Influenced by Hank Williams Jr., Merle Haggard, and similar renegade country stars, Sickstring Outlaws call themselves “hillbillies on steroids” and describe their live show as an “electric hoedown.” Frontman Ron Houston started off as an acoustic solo act playing Pizza Port in Ocean Beach and doing open mic nights at Winstons before founding the band, which has been through numerous lineup changes but still includes longtime guitarist David Berry. Their debut album Johnny Drank Jack was nominated Best Local Recording at the 2013 San Diego Music Awards, while a second full-length album, Electric Moonshine, served as a tribute to famed liquor bootlegger Martin “Popcorn” Sutton. They later ended up inspiring their own brand of moonshine, courtesy of Liberty Call Distilling: Electric Moonshine, sold online, in stores, and at shows. You can catch them pretty much every week at area venues such as Molly Malone’s, the Landing, De Oro Mine Co, Cheers, Hooleys, Full Circle Saloon, and Legacy Brewing. In addition to gigging, they’ve branched out into films like Buckshot: The Movie, a dark 2017 comedy about a struggling country singer which includes a Sickstring original, as well as Houston singing a song written by director Josh Smith.
Although he grew up in housing projects of Port Arthur, Texas, C.J. Chenier’s music is a direct byproduct of the indigenous Cajun and Creole culture of Louisiana, encompassing everything from its cuisine to fashion, philosophy, and of course zydeco music. In 1983, his father, accordionist Clifton Chenier, aka the King of Zydeco, became the first Creole musician to win a Grammy. At the time C.J. had already been touring with his father’s Red Hot Louisiana Band for five years, having joined the group (which included his uncle Cleveland) shortly after his 21st birthday. On the road, his father showed him how to make a career out of fronting a world-class touring band. When the elder Chenier died in 1987, his son’s decision to carry on his father’s legacy included fronting his dad’s well-seasoned group, as well as recording and performing with mainstream rock and pop artists such as Paul Simon and the Gin Blossoms. His focus on honing a crackerjack concert band is evidenced by the fact that his last several recorded releases have been live albums.
“We have all been friends since we were kids on the Big Island,” says Iration, the Hawaiian-turned-local reggae group who first came to national prominence when their summer 2017 single “Fly With Me” debuted at number 1 on the iTunes Reggae Songs chart. At that point, they were already a regular presence on the outdoor circuit at events such as the Reggae Rise Up Festival, Jackson Hole Rendezvous, and the California Roots Music and Arts Festival; they also toured with Slightly Stoopid on their Sounds of Summer 2017 Tour, featuring J Boog & the Movement. The success of “Fly With Me” found them headlining 2018’s Heatseekers Winter Tour, with opening support from the Movement and Tyrone’s Jacket. Their sixth full-length, self-titled, was released last year on their own Three Prong Records, featuring guest appearances from Slightly Stoopid, J Boog and Tyrone’s Jacket. The singles “Hit List,” “Danger,” “Borderlines,” and “Press Play,” all earned spins at alternative radio stations, and they’re just now coming off a 43-date Live From Paradise tour with fellow locals Pepper. Racetrack concerts are 18 and up and free with the purchase of standard racetrack admission. Performances take place in the seaside concert area, located at the west end of the grandstand and beginning shortly after the last race of the day.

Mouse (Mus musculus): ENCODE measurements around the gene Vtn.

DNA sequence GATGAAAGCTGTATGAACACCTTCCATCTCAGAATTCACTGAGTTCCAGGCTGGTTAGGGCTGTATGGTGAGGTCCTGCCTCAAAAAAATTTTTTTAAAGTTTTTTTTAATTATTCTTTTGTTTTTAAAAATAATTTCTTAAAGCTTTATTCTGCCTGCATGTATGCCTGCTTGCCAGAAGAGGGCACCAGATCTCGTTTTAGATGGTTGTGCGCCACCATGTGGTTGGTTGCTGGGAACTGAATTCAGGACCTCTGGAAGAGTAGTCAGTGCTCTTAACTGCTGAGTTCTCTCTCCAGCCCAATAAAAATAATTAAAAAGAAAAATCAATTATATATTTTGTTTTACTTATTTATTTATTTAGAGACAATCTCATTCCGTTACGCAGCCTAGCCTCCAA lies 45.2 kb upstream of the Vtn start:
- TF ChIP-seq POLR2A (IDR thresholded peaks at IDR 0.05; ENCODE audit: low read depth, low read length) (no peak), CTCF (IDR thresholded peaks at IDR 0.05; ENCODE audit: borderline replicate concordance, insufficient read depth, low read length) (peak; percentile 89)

Beach Punx Fest offers seven bands in six hours, including Midnight Track, Western Settings, the Gay Agenda, the Midnight Block, Delma, Bat Lords, and Late For Life. Midnight Track is a Brazilian-American punk rock band with influences from ska and reggae whose newest album, Alienation, was released last October. Bat Lords specialize in straight-ahead horror punk anthems about serial killers, suicide, and sadness. The Gay Agenda calls itself a homo riot hardcore punk outfit “wanting to create heavy punk music while being unapologetically, irreverently, and identifiably queer.” Melodic punk band Western Settings played their first gig in October 2013, citing Dead Kennedys, Jawbreaker, and the Replacements among their influences. Delma is an alt-punk power trio with roots in Brazil, the Midnight Block is a horror punk band with members in Tijuana and San Diego, and Late For Life (who relocated to San Diego from the east coast) recently released their first album in over a dozen years.
On November 25, 1976 Bob Dylan’s onetime backing group The Band documented their final performance in a film shot by Martin Scorsese. On November 26, 2017 at the Belly Up, Mrs. Henry and a lineup of local all-stars recreated highlights from The Last Waltz, and the filmed performance will debut during the Oceanside International Film Festival. “The documentary is about more than just our performance of The Last Waltz; the concert event is a framework for telling the story about Mrs. Henry,” says guitarist-singer Daniel Cervantes. “It highlights past events we had put on including the Mothership shows we put on at Pourhouse and Soda Bar to the warehouse party Otayfest, which featured bands across this county, from Sacri Monti to Shane Hall. There’s footage from the band’s inception in 2012 up until the Last Waltz concert…we’re utilizing fan footage from iPhones to the hi-res Red digital cinema camera.” In addition to the screening, Mrs. Henry will host a Q&A with filmmaker Andrew Huse, who also joined the band on violin several times on the night of the taping, as well as playing a short set. “For the acoustic performance, we’re gonna focus on playing some of our favorite songs from the night, with some guests joining us as well.”